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Thor Solo Node
An introduction to the Thor solo node and its purpose.
Running a solo node in blockchains refers to operating a single node that independently maintains and validates the entire blockchain network. In other words, a solo node does not rely on other nodes for validation and verification of transactions and blocks. Instead, it performs all the necessary tasks on its own. Therefore, running a Thor solo node is essentially running the VehcainThor node software but not connecting it to other network participants in mainnet or testnet.
Developers are encouraged to run a Thor solo node when they are developing. Thor nodes are useful in the sense you can initially validate the behaviour of smart contracts which will support decentralized applications (dApps) in a closed off environment. Initial tests on Thor solo nodes often don't need the entire history of the blockchain and it makes setting up a test environment simpler and less time consuming for the developer.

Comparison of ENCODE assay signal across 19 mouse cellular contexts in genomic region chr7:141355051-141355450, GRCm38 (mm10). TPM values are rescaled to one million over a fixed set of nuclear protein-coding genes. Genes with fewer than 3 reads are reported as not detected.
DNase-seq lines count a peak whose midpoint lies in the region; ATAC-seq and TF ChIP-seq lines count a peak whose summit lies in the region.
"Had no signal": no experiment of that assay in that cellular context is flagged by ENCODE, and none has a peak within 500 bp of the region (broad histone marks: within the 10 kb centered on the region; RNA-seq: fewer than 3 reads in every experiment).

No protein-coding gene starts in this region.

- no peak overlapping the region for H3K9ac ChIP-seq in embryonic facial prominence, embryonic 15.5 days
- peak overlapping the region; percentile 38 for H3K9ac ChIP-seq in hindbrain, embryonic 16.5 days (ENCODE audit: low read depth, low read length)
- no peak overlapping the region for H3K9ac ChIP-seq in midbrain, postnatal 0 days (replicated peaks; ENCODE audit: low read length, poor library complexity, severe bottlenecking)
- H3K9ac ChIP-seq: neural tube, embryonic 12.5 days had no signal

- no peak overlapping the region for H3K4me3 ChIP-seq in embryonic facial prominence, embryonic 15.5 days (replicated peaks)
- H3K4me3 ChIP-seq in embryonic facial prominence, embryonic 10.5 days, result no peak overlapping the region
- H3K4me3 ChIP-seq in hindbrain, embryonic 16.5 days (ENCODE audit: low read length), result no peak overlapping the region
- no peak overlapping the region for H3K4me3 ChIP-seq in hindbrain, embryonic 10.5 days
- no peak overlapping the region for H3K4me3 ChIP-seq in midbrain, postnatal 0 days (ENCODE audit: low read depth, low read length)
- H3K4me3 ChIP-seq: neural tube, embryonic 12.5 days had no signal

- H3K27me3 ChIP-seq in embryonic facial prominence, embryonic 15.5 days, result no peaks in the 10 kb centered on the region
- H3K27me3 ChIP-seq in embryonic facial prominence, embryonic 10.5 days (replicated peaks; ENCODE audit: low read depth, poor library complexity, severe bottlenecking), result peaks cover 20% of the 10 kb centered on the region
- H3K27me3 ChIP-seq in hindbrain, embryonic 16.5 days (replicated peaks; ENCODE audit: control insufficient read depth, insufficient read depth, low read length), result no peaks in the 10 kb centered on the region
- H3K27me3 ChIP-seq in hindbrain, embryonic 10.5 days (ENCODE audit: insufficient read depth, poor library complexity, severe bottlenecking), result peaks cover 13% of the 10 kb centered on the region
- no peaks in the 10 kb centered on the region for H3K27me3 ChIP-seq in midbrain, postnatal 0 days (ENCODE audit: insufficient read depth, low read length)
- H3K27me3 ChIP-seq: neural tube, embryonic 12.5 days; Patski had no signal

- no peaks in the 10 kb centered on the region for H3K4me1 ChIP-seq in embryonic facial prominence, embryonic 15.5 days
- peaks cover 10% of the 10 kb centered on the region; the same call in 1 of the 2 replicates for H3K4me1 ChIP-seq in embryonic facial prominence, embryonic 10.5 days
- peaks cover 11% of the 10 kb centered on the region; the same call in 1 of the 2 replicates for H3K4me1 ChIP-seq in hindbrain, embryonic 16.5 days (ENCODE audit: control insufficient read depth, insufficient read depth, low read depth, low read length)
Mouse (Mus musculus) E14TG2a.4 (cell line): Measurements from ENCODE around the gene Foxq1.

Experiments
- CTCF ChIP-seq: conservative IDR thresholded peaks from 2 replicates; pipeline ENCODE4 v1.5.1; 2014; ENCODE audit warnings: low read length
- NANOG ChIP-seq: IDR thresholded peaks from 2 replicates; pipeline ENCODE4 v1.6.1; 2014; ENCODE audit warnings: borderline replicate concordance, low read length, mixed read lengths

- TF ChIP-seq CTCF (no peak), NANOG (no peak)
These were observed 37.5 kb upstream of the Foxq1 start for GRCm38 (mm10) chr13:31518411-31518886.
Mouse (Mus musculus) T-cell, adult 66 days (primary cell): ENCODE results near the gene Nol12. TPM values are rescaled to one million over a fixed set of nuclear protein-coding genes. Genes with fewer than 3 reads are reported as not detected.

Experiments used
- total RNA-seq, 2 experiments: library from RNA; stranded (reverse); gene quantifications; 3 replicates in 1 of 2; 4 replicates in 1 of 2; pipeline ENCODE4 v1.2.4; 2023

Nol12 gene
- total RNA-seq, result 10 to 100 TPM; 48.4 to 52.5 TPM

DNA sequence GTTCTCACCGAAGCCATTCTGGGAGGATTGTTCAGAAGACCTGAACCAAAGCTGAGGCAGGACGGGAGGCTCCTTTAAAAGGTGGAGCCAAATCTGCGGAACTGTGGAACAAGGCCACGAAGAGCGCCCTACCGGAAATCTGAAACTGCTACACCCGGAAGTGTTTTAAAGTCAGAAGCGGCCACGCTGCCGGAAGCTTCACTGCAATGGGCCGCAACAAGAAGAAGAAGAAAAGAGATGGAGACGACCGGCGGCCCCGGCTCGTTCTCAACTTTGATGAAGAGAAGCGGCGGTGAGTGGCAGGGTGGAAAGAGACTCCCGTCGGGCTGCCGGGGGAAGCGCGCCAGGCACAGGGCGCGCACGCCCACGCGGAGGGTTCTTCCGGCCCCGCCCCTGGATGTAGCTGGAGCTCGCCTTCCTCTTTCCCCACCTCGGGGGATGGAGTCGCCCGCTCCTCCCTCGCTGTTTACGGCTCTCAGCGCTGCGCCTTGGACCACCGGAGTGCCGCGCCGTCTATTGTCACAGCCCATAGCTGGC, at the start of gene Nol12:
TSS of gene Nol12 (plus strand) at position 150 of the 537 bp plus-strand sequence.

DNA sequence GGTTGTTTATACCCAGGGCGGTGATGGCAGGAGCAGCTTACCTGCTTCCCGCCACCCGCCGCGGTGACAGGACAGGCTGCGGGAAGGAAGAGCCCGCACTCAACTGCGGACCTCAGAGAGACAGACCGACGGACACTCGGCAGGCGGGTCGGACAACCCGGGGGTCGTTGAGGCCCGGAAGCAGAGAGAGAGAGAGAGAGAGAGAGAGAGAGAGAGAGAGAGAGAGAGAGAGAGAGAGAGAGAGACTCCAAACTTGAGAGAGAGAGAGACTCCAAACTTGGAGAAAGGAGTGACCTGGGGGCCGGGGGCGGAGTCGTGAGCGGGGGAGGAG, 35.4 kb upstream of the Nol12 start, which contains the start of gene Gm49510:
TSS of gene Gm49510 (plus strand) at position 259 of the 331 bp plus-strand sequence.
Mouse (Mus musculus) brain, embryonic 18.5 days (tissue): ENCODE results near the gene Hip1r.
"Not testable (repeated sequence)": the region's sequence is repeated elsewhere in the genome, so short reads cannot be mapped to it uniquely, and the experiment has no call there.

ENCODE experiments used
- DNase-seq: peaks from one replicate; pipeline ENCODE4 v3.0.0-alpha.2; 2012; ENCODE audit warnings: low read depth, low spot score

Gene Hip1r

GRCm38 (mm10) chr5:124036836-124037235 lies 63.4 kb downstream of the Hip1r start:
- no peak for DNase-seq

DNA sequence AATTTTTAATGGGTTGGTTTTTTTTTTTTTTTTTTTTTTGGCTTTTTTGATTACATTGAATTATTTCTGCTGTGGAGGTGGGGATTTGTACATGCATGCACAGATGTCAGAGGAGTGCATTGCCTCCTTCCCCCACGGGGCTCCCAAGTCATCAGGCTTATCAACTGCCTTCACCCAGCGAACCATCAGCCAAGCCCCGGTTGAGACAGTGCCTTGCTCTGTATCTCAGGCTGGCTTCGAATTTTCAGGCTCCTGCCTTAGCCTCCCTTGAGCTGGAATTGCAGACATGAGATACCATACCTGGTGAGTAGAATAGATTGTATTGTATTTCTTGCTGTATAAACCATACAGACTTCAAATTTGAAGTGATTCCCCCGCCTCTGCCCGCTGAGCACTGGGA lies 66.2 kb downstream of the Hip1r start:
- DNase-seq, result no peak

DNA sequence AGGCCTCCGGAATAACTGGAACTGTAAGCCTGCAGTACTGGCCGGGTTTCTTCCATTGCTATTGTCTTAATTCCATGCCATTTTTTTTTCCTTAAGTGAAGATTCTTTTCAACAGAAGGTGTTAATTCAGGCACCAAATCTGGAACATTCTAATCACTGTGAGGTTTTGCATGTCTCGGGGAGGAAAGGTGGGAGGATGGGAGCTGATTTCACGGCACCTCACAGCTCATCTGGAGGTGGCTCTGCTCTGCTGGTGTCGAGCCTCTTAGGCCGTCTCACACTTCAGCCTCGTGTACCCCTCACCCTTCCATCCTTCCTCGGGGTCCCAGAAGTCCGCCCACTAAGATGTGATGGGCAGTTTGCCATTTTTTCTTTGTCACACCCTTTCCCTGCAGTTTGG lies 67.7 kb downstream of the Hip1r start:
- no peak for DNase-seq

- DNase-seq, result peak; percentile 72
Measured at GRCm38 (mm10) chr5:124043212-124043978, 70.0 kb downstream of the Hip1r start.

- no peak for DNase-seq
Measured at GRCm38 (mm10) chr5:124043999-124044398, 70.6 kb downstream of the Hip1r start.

As good as Thor solo nodes are for initial testing, we would always recommend that developers validate dApps on VechainThor's testnet before going into production on mainnet. Thor solo nodes are great for validating the core functionality of smart contracts but they do not simulate a real world peer-to-peer network. Here are some potential vulnerabilities that won't be discovered while using a Thor solo node:
- Real world conditions: Running a dApp on a Thor solo node means it is not exposed to real-world network conditions. In a decentralised network, various factors like latency, packet loss, and network congestion can affect the performance and reliability of the dApp.
- Security vulnerabilities: A Thor solo node setup does not adequately replicate the security measures and potential attack vectors that exist in a real-world network. Testnets provide an environment where you can identify and address security vulnerabilities.
- Scalability & Performance: Testing on a Thor solo node limits your ability to assess the scalability and performance of your dApp. In a decentralised network, the load is distributed among multiple nodes, and the performance of your dApp may vary depending on network size and activity.